We also see it with the treatment of Muslim women who wear hijabs or African Americans who wear their natural, unprocessed hair to an interview. Now, the law is on the side of the culturally less dominant group. There is no law that says a person cannot speak a different language, a woman cannot wear a hijab, or a person’s hair must be processed. But, assimilation is forced just as strongly through attitudes and acceptance or implied consent. It’s like shaming the minority person or culture into behaving the way “we” expect them to behave or making them extremely uncomfortable until they get on board. That is just as destructive to our ideals of an open and free society.
Where Would We Be Without Assimilation?
You may question why I have such a negative reaction when someone uses the word assimilation. Isn’t the process of assimilation needed to bring different people together toward a common identity? Where would we be as a country if immigrants didn’t assimilate? We take great pride in our unified identity as Americans. After all, we’re the great melting pot. And where would companies be if new hires did not assimilate into the corporate culture? There is truth to these assertions so long as a person or group of people is not made to feel inferior and not expected to abandon their differences, their values, and culture in the quest to be accepted by the dominant culture.
The melting pot definition of fully assimilated society is fraught with problems. Do we really want an American society where our differences are obliterated to the point that groups are no longer distinguishable? No! For good reason, I don’t see that happening and it’s not desirable. Instead of the melting pot, I prefer to see our differences celebrated, observed and recognized as part of our strength, kind of like a good cobb salad. All the ingredients are distinct but come together in a way that is additive and delightful.
Not Assimilation, But Integration
So, if assimilation is a dirty word, then what is the right word? After all, we do need to have a process by which people unite. That word for me could be integration. It too is not perfect, and it has a history in the U.S. However, it differs favorably from assimilation. In an article published by politically conservative Matt O’Brien on the Immigration Reform blog, he quoted Sadiq Khan, the London mayor. O’Brien wrote:
“Commenting on U.S. immigration policy, Mr. Khan said, ‘People shouldn’t have to drop their cultures and traditions when they arrive in our cities and countries.’ He also stated that he believes in ‘integration’ rather than ‘assimilation’.”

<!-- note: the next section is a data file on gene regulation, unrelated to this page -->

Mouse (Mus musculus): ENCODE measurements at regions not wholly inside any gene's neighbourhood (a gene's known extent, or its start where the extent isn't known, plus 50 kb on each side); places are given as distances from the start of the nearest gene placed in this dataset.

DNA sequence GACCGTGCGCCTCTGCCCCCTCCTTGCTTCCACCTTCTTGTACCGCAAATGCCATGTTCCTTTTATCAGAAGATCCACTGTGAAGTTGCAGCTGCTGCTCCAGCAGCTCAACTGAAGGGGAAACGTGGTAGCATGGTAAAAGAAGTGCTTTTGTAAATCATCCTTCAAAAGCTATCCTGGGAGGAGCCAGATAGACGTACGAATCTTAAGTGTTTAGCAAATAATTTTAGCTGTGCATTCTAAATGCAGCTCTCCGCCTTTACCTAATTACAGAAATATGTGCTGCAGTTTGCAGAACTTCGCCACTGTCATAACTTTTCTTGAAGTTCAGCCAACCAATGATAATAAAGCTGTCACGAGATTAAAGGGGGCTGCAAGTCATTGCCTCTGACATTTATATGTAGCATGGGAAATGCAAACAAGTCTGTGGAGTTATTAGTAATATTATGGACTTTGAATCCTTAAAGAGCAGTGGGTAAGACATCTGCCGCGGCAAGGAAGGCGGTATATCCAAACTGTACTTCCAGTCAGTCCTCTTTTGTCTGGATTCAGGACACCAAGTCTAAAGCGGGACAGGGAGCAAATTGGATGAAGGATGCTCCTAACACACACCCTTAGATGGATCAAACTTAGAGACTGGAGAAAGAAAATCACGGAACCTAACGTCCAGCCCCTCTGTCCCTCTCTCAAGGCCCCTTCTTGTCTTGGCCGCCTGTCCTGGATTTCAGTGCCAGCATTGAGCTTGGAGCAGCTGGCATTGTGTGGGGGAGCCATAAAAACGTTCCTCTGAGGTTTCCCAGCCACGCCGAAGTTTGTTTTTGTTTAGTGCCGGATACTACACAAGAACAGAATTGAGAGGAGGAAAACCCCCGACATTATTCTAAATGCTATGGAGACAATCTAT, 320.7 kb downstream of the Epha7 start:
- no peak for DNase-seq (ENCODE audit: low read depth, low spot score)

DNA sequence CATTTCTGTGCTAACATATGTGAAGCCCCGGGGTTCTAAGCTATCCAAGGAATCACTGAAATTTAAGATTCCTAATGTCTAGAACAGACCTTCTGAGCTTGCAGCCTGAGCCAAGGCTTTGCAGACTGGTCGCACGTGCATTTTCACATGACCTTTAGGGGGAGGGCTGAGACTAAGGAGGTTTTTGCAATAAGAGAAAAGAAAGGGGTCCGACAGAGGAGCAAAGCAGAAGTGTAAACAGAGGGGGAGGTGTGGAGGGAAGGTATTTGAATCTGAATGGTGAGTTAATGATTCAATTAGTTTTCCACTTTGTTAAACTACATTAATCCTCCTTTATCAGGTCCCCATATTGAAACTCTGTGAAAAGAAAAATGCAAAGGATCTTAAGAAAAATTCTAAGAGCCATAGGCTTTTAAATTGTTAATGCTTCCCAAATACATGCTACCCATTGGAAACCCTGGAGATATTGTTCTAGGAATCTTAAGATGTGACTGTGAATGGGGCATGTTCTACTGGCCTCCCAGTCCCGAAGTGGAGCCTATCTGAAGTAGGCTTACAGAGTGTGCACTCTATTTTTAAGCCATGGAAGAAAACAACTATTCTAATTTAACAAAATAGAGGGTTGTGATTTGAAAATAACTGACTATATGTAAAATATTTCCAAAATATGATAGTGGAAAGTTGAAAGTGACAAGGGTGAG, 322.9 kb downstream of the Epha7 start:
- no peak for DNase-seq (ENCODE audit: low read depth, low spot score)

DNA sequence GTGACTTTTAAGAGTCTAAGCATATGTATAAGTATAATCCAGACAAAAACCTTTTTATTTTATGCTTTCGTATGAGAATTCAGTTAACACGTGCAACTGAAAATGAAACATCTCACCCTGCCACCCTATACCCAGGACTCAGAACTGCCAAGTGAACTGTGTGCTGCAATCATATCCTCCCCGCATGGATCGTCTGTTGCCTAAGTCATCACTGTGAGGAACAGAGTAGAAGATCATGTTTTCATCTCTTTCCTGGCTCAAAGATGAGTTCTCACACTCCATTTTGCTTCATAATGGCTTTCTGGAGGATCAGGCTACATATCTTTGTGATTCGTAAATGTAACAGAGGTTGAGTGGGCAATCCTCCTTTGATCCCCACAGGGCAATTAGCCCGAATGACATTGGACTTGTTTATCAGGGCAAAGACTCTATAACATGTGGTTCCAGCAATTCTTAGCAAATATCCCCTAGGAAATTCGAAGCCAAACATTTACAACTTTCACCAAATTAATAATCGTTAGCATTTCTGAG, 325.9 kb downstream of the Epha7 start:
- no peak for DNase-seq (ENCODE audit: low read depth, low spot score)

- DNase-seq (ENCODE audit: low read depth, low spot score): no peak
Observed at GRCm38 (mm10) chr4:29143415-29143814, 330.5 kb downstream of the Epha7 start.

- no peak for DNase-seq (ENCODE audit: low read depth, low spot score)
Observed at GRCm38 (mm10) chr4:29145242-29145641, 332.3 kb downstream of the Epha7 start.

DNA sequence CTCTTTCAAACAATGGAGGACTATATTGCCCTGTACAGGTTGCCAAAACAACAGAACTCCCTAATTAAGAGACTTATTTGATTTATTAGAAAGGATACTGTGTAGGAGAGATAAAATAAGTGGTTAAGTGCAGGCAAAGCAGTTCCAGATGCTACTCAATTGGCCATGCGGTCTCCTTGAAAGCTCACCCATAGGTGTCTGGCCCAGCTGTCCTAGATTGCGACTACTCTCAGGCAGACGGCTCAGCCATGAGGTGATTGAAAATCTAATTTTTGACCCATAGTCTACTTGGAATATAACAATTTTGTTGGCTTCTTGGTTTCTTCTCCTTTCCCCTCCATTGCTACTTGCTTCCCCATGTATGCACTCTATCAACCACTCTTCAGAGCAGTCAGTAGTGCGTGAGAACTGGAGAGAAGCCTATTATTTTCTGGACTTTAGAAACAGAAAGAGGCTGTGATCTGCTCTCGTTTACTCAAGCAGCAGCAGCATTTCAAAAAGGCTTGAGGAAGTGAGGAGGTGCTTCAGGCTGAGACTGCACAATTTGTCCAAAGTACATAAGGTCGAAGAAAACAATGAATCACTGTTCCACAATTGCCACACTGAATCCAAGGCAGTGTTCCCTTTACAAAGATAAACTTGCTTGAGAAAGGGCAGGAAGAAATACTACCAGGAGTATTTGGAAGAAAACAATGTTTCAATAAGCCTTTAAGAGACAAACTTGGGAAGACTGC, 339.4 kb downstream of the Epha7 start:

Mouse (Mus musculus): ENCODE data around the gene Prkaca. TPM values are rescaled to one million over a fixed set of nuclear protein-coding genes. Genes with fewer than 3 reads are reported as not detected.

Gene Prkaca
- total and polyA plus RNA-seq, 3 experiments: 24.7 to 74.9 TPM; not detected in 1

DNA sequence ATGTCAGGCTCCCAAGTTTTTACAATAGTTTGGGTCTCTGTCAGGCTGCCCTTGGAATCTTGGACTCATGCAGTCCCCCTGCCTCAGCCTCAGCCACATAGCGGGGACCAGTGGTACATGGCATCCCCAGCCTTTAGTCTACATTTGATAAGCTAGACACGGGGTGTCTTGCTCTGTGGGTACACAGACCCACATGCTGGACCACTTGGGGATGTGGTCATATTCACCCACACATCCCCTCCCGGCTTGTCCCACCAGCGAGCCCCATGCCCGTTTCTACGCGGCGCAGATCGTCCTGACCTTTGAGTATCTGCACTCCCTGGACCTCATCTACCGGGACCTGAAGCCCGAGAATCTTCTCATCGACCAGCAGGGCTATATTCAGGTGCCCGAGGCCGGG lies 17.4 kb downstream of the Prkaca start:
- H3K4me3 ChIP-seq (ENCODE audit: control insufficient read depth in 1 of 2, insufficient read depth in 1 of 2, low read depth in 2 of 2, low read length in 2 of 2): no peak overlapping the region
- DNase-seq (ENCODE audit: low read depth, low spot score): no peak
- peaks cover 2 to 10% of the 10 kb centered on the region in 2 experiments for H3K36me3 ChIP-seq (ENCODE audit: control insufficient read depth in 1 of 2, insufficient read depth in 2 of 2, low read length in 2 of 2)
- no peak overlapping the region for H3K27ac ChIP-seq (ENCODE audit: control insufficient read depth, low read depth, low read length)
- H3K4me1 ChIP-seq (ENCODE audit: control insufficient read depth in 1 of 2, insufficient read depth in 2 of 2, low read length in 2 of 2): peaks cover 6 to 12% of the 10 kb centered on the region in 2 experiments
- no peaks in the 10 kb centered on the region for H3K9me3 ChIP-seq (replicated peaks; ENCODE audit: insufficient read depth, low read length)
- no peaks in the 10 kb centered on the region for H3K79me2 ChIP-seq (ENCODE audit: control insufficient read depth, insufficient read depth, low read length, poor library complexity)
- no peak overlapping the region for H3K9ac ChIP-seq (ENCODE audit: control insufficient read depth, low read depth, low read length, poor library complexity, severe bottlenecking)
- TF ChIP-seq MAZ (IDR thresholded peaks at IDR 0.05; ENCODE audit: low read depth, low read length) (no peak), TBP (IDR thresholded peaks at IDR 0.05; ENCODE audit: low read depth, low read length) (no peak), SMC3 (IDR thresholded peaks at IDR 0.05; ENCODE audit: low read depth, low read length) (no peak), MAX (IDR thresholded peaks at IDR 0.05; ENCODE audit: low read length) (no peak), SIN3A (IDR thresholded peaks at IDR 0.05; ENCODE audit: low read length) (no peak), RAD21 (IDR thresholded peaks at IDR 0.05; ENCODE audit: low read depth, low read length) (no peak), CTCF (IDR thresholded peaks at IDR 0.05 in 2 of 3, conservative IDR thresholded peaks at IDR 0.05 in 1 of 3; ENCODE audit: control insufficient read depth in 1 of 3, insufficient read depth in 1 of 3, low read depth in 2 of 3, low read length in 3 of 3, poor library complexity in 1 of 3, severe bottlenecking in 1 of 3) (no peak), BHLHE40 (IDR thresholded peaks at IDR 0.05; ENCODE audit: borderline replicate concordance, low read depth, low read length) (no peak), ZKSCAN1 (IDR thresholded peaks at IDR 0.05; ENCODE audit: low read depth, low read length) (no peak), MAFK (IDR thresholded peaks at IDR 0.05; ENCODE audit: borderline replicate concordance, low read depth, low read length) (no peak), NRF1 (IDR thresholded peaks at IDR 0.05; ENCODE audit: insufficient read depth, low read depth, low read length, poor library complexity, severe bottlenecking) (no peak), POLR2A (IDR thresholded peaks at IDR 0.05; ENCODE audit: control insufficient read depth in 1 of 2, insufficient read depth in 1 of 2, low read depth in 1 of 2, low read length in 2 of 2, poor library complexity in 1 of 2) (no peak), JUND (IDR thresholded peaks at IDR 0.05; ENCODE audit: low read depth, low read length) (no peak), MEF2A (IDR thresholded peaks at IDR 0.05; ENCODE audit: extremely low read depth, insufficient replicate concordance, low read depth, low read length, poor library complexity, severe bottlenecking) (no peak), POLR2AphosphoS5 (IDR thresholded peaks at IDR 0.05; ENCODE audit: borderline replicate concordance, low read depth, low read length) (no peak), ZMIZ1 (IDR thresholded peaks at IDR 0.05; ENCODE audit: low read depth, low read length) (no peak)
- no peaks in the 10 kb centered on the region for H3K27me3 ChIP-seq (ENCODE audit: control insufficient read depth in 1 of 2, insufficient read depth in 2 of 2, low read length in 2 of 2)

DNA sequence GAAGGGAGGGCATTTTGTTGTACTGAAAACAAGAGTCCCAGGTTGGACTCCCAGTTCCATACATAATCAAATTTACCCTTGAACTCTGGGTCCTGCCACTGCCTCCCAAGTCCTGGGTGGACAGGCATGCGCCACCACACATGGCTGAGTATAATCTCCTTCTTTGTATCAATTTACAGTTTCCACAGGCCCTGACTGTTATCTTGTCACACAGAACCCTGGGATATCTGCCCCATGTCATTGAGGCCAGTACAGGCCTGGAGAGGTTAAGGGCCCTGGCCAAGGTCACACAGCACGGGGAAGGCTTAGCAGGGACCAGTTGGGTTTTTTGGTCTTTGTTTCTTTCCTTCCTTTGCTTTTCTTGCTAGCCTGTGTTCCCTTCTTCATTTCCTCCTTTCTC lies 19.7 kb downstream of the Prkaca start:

I agree with Mr. Khan. In distinguishing assimilation from integration, O’Brien says, “Assimilation is generally defined as adopting the ways of another culture and fully becoming part of a different society. Whereas integration is typically defined as incorporating individuals from different groups into a society as equals. The difference is subtle but significant.” It is the value of equality in integration that makes that word more preferable to me. When individuals or groups are viewed as equals that have just as much to give as to gain, then I believe all parties benefit. Integration connotes that our country is big enough, open enough, and egalitarian enough to appreciate that Americans can enjoy the cultural differences of their native heritage and still participate in the common ways of life in America.
In the end, assimilation as a word may not draw a strong, negative reaction from you. That’s okay. It’s my thing. However, I hope you agree that our aim should not be to obliterate our differences such that they are indistinguishable. I hope you also agree that our country and our workplaces are better served when people can contribute diverse perspectives and ways of doing things. We are better when new employees bring all they have to bear into our organizations so that we can learn from them. Let us be aware when we are demanding that someone or some group assimilates. Let us just stop for a moment and ask, why? At least, make sure we define accurately what we are expecting from the person or group and we honor their differences.
© 2018, Tonya Harris Cornileus, Ph.D.
All Rights Reserved.